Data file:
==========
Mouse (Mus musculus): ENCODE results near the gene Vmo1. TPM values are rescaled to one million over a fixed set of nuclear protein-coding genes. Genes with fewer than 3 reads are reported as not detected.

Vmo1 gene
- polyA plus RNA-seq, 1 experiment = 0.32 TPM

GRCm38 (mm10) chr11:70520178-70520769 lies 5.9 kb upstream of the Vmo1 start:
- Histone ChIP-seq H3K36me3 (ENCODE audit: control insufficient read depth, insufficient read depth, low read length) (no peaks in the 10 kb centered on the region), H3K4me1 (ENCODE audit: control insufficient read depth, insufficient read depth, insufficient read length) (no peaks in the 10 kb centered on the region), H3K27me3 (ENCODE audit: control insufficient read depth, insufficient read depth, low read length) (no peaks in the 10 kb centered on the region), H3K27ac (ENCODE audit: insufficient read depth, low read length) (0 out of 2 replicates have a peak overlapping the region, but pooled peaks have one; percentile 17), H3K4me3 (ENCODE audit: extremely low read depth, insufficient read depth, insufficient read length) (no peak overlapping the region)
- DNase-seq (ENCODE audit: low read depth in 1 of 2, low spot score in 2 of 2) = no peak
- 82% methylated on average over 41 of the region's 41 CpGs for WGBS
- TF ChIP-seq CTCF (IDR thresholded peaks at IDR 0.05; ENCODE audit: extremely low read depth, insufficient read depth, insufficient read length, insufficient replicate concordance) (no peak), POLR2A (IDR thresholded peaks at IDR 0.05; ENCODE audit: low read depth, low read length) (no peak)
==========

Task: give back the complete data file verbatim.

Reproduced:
Mouse (Mus musculus): ENCODE results near the gene Vmo1. TPM values are rescaled to one million over a fixed set of nuclear protein-coding genes. Genes with fewer than 3 reads are reported as not detected.

Vmo1 gene
- polyA plus RNA-seq, 1 experiment = 0.32 TPM

GRCm38 (mm10) chr11:70520178-70520769 lies 5.9 kb upstream of the Vmo1 start:
- Histone ChIP-seq H3K36me3 (ENCODE audit: control insufficient read depth, insufficient read depth, low read length) (no peaks in the 10 kb centered on the region), H3K4me1 (ENCODE audit: control insufficient read depth, insufficient read depth, insufficient read length) (no peaks in the 10 kb centered on the region), H3K27me3 (ENCODE audit: control insufficient read depth, insufficient read depth, low read length) (no peaks in the 10 kb centered on the region), H3K27ac (ENCODE audit: insufficient read depth, low read length) (0 out of 2 replicates have a peak overlapping the region, but pooled peaks have one; percentile 17), H3K4me3 (ENCODE audit: extremely low read depth, insufficient read depth, insufficient read length) (no peak overlapping the region)
- DNase-seq (ENCODE audit: low read depth in 1 of 2, low spot score in 2 of 2) = no peak
- 82% methylated on average over 41 of the region's 41 CpGs for WGBS
- TF ChIP-seq CTCF (IDR thresholded peaks at IDR 0.05; ENCODE audit: extremely low read depth, insufficient read depth, insufficient read length, insufficient replicate concordance) (no peak), POLR2A (IDR thresholded peaks at IDR 0.05; ENCODE audit: low read depth, low read length) (no peak)